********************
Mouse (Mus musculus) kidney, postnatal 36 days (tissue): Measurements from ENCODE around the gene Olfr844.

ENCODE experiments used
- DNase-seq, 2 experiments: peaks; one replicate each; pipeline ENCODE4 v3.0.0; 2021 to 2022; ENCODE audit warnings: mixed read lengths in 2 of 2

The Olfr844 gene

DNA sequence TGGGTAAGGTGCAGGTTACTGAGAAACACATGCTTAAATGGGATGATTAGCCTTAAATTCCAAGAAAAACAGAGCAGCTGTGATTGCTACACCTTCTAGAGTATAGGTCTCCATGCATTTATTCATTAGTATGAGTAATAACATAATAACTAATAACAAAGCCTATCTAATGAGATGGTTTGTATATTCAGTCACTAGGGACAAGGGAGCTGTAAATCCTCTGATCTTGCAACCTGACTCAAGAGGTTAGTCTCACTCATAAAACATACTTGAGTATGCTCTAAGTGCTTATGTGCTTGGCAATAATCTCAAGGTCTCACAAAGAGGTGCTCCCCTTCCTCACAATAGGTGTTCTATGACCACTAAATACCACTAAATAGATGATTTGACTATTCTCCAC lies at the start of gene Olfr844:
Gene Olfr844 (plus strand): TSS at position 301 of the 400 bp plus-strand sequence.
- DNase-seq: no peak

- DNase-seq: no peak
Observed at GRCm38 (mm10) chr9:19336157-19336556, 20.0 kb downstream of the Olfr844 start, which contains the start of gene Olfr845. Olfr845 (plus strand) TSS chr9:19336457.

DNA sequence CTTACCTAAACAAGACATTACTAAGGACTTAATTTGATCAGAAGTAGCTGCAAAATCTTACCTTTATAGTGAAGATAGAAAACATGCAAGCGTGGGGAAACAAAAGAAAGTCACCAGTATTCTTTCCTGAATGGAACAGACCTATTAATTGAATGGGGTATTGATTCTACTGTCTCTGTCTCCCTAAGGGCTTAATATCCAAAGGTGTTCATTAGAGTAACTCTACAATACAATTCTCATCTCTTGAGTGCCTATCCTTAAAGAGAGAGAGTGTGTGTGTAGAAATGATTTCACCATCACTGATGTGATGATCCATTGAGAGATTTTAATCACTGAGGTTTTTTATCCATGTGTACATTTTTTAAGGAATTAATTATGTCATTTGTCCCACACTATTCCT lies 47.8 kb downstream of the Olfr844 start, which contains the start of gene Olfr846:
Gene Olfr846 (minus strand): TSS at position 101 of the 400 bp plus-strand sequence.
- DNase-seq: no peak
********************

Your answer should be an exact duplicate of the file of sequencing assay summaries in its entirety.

Mouse (Mus musculus) kidney, postnatal 36 days (tissue): Measurements from ENCODE around the gene Olfr844.

ENCODE experiments used
- DNase-seq, 2 experiments: peaks; one replicate each; pipeline ENCODE4 v3.0.0; 2021 to 2022; ENCODE audit warnings: mixed read lengths in 2 of 2

The Olfr844 gene

DNA sequence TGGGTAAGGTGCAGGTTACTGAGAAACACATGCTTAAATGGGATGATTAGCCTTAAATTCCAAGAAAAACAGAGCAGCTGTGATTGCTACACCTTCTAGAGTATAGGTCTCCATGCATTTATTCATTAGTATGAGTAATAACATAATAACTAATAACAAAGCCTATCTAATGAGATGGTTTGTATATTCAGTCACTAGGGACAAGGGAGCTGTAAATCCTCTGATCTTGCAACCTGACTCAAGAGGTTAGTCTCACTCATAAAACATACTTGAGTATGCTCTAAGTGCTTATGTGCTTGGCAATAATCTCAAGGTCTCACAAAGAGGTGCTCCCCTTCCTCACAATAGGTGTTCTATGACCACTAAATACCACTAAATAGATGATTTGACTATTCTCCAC lies at the start of gene Olfr844:
Gene Olfr844 (plus strand): TSS at position 301 of the 400 bp plus-strand sequence.
- DNase-seq: no peak

- DNase-seq: no peak
Observed at GRCm38 (mm10) chr9:19336157-19336556, 20.0 kb downstream of the Olfr844 start, which contains the start of gene Olfr845. Olfr845 (plus strand) TSS chr9:19336457.

DNA sequence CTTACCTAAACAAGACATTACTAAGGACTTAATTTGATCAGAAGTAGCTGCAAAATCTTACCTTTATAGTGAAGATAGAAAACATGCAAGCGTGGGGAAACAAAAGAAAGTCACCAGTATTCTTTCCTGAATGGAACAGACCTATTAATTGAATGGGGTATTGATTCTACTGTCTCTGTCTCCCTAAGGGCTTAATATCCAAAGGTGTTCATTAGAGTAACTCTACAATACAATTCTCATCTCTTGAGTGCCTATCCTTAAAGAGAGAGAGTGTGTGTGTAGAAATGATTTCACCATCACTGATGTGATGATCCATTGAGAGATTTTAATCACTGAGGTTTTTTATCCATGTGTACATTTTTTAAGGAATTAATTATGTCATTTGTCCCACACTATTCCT lies 47.8 kb downstream of the Olfr844 start, which contains the start of gene Olfr846:
Gene Olfr846 (minus strand): TSS at position 101 of the 400 bp plus-strand sequence.
- DNase-seq: no peak